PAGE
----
Christie KA, Burke JDJ, Regier DA, Rae DS, Boyd JH, Locke BZ. Epidemiologic evidence for early onset of mental disorders and higher risk of drug-abuse in young-adults.  Am J Psychiatry.1988;145:971-975.
PubMed
Kessler RC, Magee WJ. Childhood adversities and adult depression.  Psychol Med.1993;23:679-690.
PubMed
Regier DA, Farmer ME, Rae DS.  et al.  Comorbidity of mental disorders with alcohol and other drug abuse.  JAMA.1990;264:2511-2518.
Regier DA, Kaelber CT, Rae DS.  et al.  Limitations of diagnostic criteria and assessment instruments for mental disorders: implications for research and policy.  Arch Gen Psychiatry.1998;55:109-115.
PubMed
Kessler RC, Zhao S, Katz SJ.  et al.  Past-year use of outpatient services for psychiatric problems in the National Comorbidity Survey.  Am J Psychiatry.1999;156:115-123.
PubMed
Regier DA, Narrow WE, Rae DS, Manderscheid RW, Locke BZ, Goodwin FK. The de facto US Mental and Addictive Disorders Service System.  Arch Gen Psychiatry.1993;50:85-94.
PubMed
Olfson M, Marcus SC, Druss B, Elinson L, Tanielian T, Pincus HA. National trends in the outpatient treatment of depression.  JAMA.2002;287:203-209.
PubMed
Hirschfeld RMA, Keller MB, Panico S.  et al.  The National Depressive and Manic Depressive Association consensus statement on the undertreatment of depression.  JAMA.1997;277:333-340.
PubMed
Regier DA, Hirschfeld RMA, Goodwin FK, Burke JD, Lazar JB, Judd LL. The NIMH Depression, Awareness, Recognition and Treatment Program.  Am J Psychiatry.1988;145:1351-1357.
PubMed
Wells KB, Stewart A, Hays RD.  et al.  The functioning and well-being of depressed patients.  JAMA.1989;262:914-919.
PubMed
Kouzis AC, Eaton WW. Emotional disability days: prevalence and predictors.  Am J Public Health.1994;84:1304-1307.
PubMed
World Health Organization.  The World Health Report 2002: Reducing Risks, Promoting Healthy LifeGeneva, Switzerland: World Health Organization; 2002.
Katon W, Von Korff M, Lin E.  et al.  Collaborative management to achieve treatment guidelines.  JAMA.1995;273:1026-1031.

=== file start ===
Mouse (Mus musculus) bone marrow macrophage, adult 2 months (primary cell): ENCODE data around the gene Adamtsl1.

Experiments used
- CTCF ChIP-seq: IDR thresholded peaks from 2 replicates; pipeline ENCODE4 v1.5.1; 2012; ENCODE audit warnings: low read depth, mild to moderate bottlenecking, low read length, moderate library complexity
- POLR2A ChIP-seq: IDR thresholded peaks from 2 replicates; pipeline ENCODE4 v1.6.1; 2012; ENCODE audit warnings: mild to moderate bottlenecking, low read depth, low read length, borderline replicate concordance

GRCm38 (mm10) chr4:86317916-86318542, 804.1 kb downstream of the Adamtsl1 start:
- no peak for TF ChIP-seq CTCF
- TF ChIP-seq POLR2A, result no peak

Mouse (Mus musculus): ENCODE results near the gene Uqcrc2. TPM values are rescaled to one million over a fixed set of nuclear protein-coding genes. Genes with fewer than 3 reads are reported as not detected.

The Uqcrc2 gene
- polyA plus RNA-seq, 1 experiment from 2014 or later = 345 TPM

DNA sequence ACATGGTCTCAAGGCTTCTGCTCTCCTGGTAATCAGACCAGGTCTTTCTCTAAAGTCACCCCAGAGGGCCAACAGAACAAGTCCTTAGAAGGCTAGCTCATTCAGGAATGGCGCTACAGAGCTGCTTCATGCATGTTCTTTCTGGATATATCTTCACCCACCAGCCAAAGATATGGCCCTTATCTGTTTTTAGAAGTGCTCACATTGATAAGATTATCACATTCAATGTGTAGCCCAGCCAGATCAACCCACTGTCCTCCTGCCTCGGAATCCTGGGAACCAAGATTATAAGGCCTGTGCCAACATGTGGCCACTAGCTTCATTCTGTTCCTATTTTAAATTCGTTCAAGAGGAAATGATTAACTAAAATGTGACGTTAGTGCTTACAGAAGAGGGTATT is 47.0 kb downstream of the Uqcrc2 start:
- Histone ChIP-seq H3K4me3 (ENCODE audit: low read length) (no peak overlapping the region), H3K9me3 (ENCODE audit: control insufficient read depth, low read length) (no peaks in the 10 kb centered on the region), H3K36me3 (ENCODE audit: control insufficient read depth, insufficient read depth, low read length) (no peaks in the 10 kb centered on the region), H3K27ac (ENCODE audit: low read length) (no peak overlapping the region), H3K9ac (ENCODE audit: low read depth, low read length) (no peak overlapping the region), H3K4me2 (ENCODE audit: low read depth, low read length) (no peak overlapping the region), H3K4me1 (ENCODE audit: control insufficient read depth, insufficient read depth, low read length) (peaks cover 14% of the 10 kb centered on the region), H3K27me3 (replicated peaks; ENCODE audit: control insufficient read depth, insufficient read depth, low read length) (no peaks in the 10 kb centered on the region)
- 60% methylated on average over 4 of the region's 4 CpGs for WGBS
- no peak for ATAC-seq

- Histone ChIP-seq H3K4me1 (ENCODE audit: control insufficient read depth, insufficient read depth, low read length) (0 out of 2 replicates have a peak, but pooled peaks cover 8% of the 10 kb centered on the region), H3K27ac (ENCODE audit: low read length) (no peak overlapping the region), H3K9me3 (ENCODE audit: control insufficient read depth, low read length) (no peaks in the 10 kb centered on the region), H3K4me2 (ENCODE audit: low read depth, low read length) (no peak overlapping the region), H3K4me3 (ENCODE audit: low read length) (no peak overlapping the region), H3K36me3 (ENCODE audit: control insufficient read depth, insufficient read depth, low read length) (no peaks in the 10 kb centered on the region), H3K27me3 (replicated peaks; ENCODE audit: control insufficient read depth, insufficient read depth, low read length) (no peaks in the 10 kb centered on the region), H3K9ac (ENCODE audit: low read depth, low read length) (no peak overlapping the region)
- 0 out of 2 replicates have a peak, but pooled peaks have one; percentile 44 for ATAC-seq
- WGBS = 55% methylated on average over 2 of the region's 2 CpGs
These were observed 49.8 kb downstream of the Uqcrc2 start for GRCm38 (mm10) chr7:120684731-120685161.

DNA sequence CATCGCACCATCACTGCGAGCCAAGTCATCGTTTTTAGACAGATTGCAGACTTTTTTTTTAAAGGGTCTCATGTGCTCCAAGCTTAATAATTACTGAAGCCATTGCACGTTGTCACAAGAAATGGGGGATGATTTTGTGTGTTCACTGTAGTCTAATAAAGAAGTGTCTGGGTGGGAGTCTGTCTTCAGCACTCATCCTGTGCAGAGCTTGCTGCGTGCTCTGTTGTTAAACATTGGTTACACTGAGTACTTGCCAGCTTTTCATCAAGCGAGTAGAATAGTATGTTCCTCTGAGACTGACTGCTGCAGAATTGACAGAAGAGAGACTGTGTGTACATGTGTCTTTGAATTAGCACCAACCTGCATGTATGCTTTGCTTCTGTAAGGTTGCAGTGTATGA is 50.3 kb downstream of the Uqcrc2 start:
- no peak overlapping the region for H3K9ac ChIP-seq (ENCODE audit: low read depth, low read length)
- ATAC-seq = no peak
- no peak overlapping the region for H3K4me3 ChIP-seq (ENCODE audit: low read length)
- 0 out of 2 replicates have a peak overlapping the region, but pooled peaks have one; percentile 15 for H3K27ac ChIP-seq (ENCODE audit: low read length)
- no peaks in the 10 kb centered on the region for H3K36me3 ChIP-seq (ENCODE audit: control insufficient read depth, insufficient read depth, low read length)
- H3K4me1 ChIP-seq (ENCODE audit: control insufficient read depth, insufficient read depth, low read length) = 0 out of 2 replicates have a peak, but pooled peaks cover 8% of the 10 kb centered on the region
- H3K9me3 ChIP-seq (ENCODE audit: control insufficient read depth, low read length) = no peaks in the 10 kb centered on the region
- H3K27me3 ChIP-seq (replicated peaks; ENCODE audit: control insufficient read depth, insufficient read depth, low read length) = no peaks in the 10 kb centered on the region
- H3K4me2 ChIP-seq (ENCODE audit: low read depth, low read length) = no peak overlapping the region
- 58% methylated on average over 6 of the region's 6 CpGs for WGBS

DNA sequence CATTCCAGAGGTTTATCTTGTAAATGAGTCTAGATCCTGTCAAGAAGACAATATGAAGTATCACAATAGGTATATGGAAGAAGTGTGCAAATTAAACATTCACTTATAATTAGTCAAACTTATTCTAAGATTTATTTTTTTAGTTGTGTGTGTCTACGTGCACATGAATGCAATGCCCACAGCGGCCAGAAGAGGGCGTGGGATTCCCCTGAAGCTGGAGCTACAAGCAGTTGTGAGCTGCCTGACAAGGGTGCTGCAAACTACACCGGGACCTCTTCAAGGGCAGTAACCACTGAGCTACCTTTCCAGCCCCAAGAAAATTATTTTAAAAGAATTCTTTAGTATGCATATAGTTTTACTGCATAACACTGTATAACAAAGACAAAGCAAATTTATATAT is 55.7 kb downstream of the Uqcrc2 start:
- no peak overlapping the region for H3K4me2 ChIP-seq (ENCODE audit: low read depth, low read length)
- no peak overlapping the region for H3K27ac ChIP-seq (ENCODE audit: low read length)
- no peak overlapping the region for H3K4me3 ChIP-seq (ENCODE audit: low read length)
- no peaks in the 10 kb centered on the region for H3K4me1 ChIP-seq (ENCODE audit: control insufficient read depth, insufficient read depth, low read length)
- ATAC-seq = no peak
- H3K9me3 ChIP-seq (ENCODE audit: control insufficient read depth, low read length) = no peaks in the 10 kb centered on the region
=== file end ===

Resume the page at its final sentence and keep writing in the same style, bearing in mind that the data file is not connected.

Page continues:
PubMed
Wells KB, Sherbourne C, Schoenbaum M.  et al.  Impact of disseminating quality improvement programs for depression in managed primary care.  JAMA.2000;283:212-220.
PubMed
Schoenbaum M, Unutzer J, Sherbourne C.  et al.  Cost-effectiveness of practice-initiated quality improvement for depression.  JAMA.2001;286:1325-1330.
PubMed
Pincus HA, Hough L, Houtsinger JK, Rollman BL, Frank RG. Emerging models of depression care.  Int J Methods Psychiatr Res.2003;12:54-63.
American Psychiatric Association.  Diagnostic and Statistical Manual of Mental Disorders, Fourth EditionWashington, DC: American Psychiatric Association; 1994.
Narrow WE, Rae DS, Robins LN, Regier DA. Revised prevalence estimates of mental disorders in the United States.  Arch Gen Psychiatry.2002;59:115-123.
PubMed
Kessler RC, Merikangas KR, Berglund P, Eaton WW, Koretz D, Walters EE. Should mild disorders be eliminated from DSM-V? In press.
Kessler RC, Walters EE. The National Comorbidity Survey. In: Tsaung MT, Tohen M, eds. Textbook in Psychiatric Epidemiology. 2nd ed. New York, NY: John Wiley & Sons; 2002:343-362.
Kessler RC, Wittchen H-U, Abelson JM.  et al.  Methodological studies of the Composite International Diagnostic Interview (CIDI) in the US National Comorbidity Survey.  Int J Methods Psychiatr Res.1998;7:33-55.
First MB, Spitzer RL, Gibbon M, Williams JBW. Structured Clinical Interview for DSM-IV Axis I Disorders, Research Version, Non-patient Edition (SCID-I/NP)New York, NY: Biometrics Research, New York State Psychiatric Institute; 1997.
Leon AC, Olfson M, Portera L, Farber L, Sheehan DV. Assessing psychiatric impairment in primary care with the Sheehan Disability Scale.  Int J Psychiatry Med.1997;27:93-105.
PubMed
Rehm J, Ustun TB, Saxena S.  et al.  On the development and psychometric testing of the WHO screening instrument to assess disablement in the general population.  Int J Methods Psychiatr Res.1999;8:110-123.
Rush AJ, Carmody T, Reimitz P-E. The Inventory of Depressive Symptomatology (IDS).  Int J Methods Psychiatr Res.2000;9:45-59.